Thorn of the Night Blossoms (Scions of the Black Lotus #1) by J. C. Kang – Book Review

Write on: Tue, 16 Jul 2019 by  in Archive Read 2983

J. C. Kang is a name I’ve seen circulating around. Fellow reviewers have mentioned The Dragon Songs Saga, praising the worldbuilding and characters, among other elements of that quadrilogy. It’s fair to say, I’ve been looking for the right time to pick up one of his works. When he contacted with the specific request that I review his latest in a series of novellas, the time seemed only right to carve out an hour and a half and get through what turned out to be a delightfully kinetic 93-page dive into a world reminiscent of medieval China…but with an exotic half-elf courtesan/spy taking the lead!

I do love those pointy-eared lads and lasses.

Thorn of the Night Blossoms is an excellent introduction to a world that’s beautiful and hideous in equal parts. This is best illustrated by “The Floating Wind”, the finest among many houses of pleasure both in its riches and in its finely trained girls. But the splendour and finery hide a cutthroat world of flesh peddling, information trade and manipulations both physical and magical in nature. The women of “The Floating Wind” are trained in the art of seduction from young girls but that’s far from the only skillset they learn; from a secret sign language to a myriad of abilities that would make a ninja blush, both in combat and outside it. 

Our half-elven main character is Jie, the finest (or at least, most talented) operative produced by the Black Lotus clan in recent years. To the eyes of the uninitiated, however, she’s a Floret, a young woman who is still a virgin. But even then, Jie is special; because of her exotic blood and looks, hers is the most valuable “virgin price” not only in “The Floating Wind” but in all the province.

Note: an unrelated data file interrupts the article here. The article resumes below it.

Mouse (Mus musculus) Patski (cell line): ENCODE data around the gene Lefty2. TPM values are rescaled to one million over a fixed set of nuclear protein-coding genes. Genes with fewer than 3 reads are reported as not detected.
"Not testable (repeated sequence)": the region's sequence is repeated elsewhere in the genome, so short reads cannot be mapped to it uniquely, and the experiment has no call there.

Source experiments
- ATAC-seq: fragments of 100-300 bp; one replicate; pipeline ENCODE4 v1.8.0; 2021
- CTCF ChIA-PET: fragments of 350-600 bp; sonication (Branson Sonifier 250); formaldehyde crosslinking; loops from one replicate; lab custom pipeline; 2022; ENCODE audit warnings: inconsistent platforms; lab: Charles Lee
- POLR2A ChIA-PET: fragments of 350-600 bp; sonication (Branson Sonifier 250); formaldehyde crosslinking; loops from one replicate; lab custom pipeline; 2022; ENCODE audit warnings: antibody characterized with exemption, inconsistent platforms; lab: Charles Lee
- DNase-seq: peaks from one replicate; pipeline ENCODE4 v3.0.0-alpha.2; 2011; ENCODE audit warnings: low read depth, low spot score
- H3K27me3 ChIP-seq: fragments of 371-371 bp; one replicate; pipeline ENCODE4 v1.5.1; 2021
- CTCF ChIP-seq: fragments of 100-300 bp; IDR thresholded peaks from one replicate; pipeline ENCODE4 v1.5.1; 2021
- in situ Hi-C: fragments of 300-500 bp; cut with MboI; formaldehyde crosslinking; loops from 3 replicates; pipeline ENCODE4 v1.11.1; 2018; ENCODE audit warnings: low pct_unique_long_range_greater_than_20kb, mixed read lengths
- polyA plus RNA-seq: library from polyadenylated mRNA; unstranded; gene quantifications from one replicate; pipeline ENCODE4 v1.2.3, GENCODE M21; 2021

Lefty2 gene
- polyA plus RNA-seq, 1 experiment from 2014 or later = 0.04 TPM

Jie’s closest friend is Lillian, a girl a year younger but already the favourite concubine of the powerful provincial Lord Ting, whose influence and knowledge offer the Black Lotus clan access to information that’s far too valuable to take into account the feelings of one scared young girl. But Jie, though loyal to the clan, is looking for a way to save her friend from a life of pain and misery.  When someone tries to kill Jie, however, life gets even more complicated. Not knowing whether she’s the sole target of the assassination attempt or merely the victim of a first strike against the Black Lotus, Jie is forced to take things into her own hands. Mystery and murder make for magnificent mayhem, everyone!

Reading through the excellent action scenes, I was willing to bet that J. C. Kang knew from personal experience much of what he wrote about and no surprise, he is a martial artist. He’s got a firm grasp on the characters’ movements, on every blow they deliver, on every shot and slice they make. Kinetic is a word I’ve already used but it’s more than fitting for Thorn of the Night Blossoms.

My score for Thorn of the Night Blossoms is 4/5 stars on Goodreads! This is an excellent novella, and the first of at least five in a series, which I am curious to read. A mystery has been solved but another is left to be resolved later and I’m more than curious to see what trials Jie faces next.

You’ll want to read this if:

  • You’re looking for a work of fantasy that’s distinctly inspired by Asian-Chinese culture;
  • You’re looking for an excellent female protagonist;
  • remarkable action, well-described and engaging;
  • half-elven hotness! It costs loadsa $$$, apparently!
  • And more! Prob’ly.
Last modified on Tuesday, 16 July 2019 22:04
Filip Magnus

Filip picked up his first fantasy novel when he was seven and hasn’t stopped reading since. A critical reader who judges novels on their technical use of language and plot alike, he has a soft spot for literary fiction and tragic, heroic tales.

In his free time, Filip writes fiction, makes gaming reviews on YouTube, and maintains a personal blog. All that when he’s not too busy going through piles of books in as short a time as possible.